We’re excited to have you join us for this year’s Temple Emanu-El Community Seder.

We’ll gather on the sixth (yes sixth!) night of Passover for a Seder dinner, singing, story, and community.

Our Seder will be held at 5pm on April 27 in the Social Hall at Temple Sinai, 363 Penfield Rd, Rochester 14625. Enter Temple Sinai through the sanctuary doors, which are always locked. We will have a member at the door to let you in. If you come after 5pm, there will be a note on door with a phone number to call for entrance.

We ask that everyone who would like to attend bring a dairy or vegan Kosher for Passover dish to pass. For folks whose last names start with A – G, please bring a salad; H – S, please bring a main dish; and T – Z, please bring a dessert. Drinks, matzah, and the ceremonial foods of the seder plate will be provided.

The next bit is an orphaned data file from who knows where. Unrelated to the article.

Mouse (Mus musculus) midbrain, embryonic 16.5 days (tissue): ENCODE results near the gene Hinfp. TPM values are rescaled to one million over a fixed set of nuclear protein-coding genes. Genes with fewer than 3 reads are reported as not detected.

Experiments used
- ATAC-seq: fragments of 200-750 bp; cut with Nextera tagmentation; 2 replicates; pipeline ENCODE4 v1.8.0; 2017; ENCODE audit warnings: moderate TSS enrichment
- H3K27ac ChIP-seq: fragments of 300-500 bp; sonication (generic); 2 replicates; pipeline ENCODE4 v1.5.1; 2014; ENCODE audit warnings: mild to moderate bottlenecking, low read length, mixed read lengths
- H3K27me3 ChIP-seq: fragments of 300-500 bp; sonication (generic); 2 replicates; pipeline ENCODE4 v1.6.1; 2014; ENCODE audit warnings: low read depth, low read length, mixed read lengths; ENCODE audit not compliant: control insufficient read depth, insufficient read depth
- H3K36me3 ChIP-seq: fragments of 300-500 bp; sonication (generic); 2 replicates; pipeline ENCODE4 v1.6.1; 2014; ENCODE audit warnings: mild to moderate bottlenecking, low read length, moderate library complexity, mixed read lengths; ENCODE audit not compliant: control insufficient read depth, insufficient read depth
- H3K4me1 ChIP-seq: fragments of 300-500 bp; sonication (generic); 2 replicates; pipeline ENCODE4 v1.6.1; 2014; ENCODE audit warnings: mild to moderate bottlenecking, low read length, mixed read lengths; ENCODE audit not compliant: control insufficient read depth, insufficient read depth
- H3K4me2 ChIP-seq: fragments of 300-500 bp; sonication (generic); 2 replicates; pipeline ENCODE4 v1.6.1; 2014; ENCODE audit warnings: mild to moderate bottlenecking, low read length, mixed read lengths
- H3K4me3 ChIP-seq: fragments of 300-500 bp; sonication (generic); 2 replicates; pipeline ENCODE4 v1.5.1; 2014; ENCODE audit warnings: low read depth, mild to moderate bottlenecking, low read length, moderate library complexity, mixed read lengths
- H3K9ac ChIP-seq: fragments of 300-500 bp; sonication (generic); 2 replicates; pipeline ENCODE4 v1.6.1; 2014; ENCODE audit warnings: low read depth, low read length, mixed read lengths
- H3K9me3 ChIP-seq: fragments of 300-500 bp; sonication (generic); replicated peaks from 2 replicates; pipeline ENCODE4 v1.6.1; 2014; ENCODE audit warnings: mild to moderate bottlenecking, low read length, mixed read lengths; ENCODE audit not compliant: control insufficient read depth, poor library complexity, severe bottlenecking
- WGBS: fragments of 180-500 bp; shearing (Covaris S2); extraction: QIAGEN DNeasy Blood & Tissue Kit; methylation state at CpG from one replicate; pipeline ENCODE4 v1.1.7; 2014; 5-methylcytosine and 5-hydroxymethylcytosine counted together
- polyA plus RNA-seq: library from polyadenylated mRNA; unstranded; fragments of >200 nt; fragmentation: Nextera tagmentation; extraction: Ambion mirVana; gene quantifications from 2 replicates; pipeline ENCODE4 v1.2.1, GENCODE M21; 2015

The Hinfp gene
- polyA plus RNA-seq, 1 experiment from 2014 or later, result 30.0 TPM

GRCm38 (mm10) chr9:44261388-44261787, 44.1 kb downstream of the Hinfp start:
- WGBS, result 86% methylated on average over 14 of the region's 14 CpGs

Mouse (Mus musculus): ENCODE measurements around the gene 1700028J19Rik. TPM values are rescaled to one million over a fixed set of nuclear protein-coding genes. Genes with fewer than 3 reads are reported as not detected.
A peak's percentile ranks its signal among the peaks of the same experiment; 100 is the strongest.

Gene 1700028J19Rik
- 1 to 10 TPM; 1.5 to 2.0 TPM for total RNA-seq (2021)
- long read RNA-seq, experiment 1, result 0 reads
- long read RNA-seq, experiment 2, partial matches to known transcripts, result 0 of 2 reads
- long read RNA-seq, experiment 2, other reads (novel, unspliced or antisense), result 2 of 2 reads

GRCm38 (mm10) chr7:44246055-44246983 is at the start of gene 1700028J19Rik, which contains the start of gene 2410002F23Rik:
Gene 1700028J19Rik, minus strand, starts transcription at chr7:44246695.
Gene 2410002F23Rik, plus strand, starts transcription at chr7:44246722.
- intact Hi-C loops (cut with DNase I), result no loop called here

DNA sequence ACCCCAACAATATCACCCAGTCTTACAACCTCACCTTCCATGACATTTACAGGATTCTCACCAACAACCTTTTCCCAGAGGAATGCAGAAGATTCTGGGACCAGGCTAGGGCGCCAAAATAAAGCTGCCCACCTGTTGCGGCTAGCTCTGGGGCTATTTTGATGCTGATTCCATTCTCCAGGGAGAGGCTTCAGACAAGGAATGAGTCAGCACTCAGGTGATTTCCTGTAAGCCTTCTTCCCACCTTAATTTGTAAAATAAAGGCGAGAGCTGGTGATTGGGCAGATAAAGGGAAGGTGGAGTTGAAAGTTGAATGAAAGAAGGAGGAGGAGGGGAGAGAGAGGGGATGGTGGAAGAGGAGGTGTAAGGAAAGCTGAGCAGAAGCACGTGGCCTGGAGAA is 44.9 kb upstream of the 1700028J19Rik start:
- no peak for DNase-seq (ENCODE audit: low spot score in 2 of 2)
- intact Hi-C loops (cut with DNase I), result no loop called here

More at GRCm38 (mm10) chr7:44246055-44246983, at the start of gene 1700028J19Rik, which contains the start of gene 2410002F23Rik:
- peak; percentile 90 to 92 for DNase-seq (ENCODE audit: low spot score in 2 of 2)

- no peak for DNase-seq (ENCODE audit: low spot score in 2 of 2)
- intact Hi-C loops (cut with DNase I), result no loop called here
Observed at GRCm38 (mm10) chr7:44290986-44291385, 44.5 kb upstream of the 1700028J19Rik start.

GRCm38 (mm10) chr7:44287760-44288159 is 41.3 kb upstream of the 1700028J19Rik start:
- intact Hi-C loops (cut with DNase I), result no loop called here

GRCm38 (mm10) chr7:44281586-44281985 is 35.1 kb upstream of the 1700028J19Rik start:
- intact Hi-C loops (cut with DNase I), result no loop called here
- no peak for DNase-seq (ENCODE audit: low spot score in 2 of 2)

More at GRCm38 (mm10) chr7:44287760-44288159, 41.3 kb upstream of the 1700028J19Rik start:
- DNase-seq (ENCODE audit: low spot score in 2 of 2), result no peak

There is no charge for attendance, but please rsvp asap so that we can plan for the seating and food. To rsvp, click here.

What is a Kosher-for-Passover dish, you ask?

Foods prohibited during Passover (“chametz”) are generally any food containing wheat, rye, barley, oats, or spelt. This includes baked goods, leavened bread, and pasta. 

Because they may contain ingredients that are chametz, the following products require a certification on the package indicating that they are kosher for Passover: cookies, cakes, crackers, etc; matzah and any product containing matzah, matzah flour, or matzah meal; candy (including chocolate); ice cream; oil; soft drinks; vinegar; wine; yogurt; an processed foods, including tuna fish, tomato sauce, etc.

Passover certification is not necessary for fresh fruits, vegetables, eggs, dairy products, and fish.

Kitniyot (Hebrew for “legumes”) are beans, corn, millet, peas, rice, soy (including tofu), mustard, buckwheat, green beans, and sesame seeds. They are traditionally eaten by Sephardi, but not Ashkenazi, Jews during Passover. In recent years, however, more Ashkenazi Jews have followed the Sephardi practice of considering them not to be chametz. Although peanuts and peanut oil are derived from legumes, both communities have always considered them kosher for Passover. If you bring an item with kitniyot, please label it clearly.

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